Ties will be deepened - regardless of Brexit outcome - pledge Europe’s two leading science nations. Collaboration is as important for the EU as it is for the UK, they say
German university heads are calling for the UK to be admitted in full to Horizon Europe, the EU’s 2021-2027 research programme.
Higher education leaders from 15 universities that comprise the German U15 group make the appeal in a statement co-signed with the Russell Group, a collection of 24 prestigious universities in the UK.
The appeal is part of a wider pledge, published on Tuesday, to maintain research ties worth tens of millions of euros between the two countries beyond Brexit, which threatens the UK's access to European research networks.
“The collaboration is as important for us as it is for them,” said Jan Wöpking, managing director of German U15. “It’s a misunderstanding that the impact of Brexit on UK science wouldn’t be also severe for Germany and other member states. We have such a great number of collaborations and our research gets better when we work together.”
Future collaboration between Europe’s two biggest scientific powerhouses should cover joint research programmes and projects, joint university courses, and workshops, the statement says.
The UK and Germany are the two biggest recipients of EU grants and researchers in the two countries work together more than they collaborate with any other countries in Horizon 2020, the EU R&D programme.
Russell Group and German U15 universities are involved in over 400 projects funded by Horizon 2020 since the programme began in 2014. A third of German U15’s Horizon 2020 projects include a Russell Group university partner.
Concerns about UK access
Universities in the UK are concerned that the EU will offer them less privileged access to its future research programme. At stake is a pot of European research funding worth an expected €100 billion between 2021 and 2027.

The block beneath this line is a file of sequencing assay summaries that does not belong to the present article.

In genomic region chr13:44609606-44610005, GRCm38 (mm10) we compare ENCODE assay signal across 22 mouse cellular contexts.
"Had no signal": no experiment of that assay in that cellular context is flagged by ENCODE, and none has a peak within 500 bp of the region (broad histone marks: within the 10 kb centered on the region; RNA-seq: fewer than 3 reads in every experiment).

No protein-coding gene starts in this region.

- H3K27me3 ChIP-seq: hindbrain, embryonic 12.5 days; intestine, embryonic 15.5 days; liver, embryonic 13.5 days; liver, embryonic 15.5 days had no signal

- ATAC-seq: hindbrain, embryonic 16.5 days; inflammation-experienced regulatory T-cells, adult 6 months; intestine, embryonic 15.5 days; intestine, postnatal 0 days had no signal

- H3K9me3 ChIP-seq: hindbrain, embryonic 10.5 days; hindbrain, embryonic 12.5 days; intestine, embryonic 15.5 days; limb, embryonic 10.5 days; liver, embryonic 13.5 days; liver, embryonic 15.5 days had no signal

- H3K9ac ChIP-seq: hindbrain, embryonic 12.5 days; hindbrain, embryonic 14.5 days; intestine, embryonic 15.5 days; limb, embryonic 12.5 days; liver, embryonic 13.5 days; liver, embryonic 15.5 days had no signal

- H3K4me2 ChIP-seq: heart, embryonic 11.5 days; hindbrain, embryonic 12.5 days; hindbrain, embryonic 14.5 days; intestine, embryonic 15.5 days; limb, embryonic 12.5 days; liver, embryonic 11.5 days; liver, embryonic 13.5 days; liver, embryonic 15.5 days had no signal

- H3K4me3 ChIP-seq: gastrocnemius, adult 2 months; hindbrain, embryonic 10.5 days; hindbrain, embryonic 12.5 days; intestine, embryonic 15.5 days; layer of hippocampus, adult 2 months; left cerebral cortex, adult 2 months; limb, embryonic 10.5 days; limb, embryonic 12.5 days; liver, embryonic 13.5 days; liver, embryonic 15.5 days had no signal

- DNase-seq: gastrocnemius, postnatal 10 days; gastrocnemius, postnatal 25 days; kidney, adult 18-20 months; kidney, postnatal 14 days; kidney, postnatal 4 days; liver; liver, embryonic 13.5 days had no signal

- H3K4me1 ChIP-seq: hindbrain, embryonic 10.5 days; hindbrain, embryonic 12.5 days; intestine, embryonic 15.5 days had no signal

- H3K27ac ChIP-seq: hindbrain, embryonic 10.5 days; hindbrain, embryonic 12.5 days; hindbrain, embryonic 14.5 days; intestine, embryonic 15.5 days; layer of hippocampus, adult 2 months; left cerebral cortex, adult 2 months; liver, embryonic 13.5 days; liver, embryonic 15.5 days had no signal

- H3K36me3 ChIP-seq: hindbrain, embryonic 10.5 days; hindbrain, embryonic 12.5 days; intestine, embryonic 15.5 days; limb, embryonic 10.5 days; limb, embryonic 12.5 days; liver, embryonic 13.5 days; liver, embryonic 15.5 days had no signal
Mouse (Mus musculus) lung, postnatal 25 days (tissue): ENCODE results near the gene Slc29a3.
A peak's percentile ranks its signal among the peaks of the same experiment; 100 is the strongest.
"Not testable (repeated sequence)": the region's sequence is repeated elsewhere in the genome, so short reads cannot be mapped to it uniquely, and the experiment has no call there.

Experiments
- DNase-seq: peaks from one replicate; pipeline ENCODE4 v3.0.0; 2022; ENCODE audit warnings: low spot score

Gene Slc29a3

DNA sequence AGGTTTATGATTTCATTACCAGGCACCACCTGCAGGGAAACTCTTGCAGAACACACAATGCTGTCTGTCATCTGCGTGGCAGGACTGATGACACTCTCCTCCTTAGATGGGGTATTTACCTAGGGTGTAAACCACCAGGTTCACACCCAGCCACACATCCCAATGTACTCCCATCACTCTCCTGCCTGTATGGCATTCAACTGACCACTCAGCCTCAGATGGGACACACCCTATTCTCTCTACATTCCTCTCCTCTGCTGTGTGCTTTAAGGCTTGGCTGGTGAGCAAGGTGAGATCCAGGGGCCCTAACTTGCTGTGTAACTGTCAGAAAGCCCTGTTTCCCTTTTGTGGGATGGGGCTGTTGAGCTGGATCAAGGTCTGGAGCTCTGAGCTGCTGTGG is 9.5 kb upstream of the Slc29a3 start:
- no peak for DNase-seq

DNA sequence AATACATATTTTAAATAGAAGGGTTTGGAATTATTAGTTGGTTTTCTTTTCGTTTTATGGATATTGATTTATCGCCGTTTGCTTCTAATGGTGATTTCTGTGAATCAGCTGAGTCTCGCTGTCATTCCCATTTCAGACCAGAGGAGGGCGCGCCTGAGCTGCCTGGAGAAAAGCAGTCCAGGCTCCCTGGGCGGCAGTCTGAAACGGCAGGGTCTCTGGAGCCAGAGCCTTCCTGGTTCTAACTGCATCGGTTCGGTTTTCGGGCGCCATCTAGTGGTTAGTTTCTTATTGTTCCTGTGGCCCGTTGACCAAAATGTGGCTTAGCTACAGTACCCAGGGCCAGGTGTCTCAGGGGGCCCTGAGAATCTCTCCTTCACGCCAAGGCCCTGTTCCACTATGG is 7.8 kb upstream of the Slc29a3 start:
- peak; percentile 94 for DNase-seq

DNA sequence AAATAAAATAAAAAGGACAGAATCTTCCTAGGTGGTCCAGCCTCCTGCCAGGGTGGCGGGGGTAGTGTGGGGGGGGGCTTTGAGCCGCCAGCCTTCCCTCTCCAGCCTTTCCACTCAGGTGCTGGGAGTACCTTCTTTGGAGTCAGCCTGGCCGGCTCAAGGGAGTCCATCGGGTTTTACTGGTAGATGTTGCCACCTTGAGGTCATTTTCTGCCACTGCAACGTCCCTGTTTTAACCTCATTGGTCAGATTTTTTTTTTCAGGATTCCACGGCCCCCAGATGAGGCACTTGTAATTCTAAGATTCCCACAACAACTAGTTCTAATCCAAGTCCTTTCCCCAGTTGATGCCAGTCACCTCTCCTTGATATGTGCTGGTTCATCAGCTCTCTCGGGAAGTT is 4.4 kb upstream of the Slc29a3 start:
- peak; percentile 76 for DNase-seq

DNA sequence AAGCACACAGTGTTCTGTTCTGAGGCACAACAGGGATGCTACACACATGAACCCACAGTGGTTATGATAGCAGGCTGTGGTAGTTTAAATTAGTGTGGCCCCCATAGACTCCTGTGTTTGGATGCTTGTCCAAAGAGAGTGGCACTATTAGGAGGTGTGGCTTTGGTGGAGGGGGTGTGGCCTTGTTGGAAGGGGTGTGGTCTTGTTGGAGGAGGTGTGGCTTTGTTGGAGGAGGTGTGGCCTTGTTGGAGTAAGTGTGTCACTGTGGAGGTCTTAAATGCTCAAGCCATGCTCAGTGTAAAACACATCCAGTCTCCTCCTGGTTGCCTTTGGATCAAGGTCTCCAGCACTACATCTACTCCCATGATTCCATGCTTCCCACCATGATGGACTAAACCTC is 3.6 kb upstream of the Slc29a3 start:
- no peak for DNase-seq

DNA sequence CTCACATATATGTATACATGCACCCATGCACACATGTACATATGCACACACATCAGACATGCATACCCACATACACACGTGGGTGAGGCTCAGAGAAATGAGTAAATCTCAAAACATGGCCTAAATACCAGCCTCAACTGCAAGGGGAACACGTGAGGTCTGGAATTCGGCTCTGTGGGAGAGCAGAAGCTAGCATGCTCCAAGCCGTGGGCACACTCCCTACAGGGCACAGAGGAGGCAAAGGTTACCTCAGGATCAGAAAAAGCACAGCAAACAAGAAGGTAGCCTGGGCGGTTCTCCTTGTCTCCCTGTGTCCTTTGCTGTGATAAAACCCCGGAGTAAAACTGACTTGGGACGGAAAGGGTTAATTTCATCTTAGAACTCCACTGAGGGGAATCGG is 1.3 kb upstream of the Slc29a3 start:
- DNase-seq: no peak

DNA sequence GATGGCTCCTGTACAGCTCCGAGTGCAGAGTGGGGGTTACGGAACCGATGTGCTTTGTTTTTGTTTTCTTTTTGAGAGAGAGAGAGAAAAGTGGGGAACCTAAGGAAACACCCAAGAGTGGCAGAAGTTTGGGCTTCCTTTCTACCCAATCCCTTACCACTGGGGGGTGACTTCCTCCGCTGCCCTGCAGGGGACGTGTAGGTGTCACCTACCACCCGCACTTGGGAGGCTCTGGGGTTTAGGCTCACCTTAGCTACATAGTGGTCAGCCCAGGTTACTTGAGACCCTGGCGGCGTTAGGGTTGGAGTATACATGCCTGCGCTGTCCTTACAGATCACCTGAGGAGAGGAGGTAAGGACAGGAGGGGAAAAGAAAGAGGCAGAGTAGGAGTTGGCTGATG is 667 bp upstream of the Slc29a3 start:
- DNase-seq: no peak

The legal text for Horizon Europe drawn up by the European Commission includes a category of countries that may be barred from programmes designed to encourage innovation. The proposal still needs to be approved by member states.
“If the UK is left out of any part of Horizon Europe, it makes the programme less appealing,” says Jessica Cole, head of policy at the Russell Group. “You take UK out of – say – the European Research Council, it lowers the level of competition, and probably lowers the value of the grant.”
The view is echoed by other German science policy leaders, including Matthias Kleiner, president of Germany’s Leibniz Association. “I think they should be in the whole programme. They should participate, and they should contribute financially to the full programme,” he told Science|Business recently.
German support should strengthen the UK’s hand when it comes to negotiating access to Horizon Europe. But that doesn’t meant talks over specific terms won’t be fraught. Neighbouring EU countries that associate to EU research programmes, such as Switzerland and Norway, will be watching closely to see that the UK doesn’t end up with more favourable membership terms than they are offered.
As a safeguard against an uncertain future, Britain’s research institutions have been establishing alliances with counterparts in Germany and other European countries.
With an eye to Brexit, Oxford University and four institutions in Berlin established the Oxford–Berlin Research Partnership at the end of 2017. The partnership will involve regular exchanges of research staff and jointly-funded research projects but will also serve as Oxford’s legal entity in Germany.
At least in theory, then, some Oxford-based researchers could continue to access EU funds, even if the UK opts for a no-deal divorce from the bloc.
Cambridge University and the Ludwig Maximilian University in Munich have arranged a similar partnership.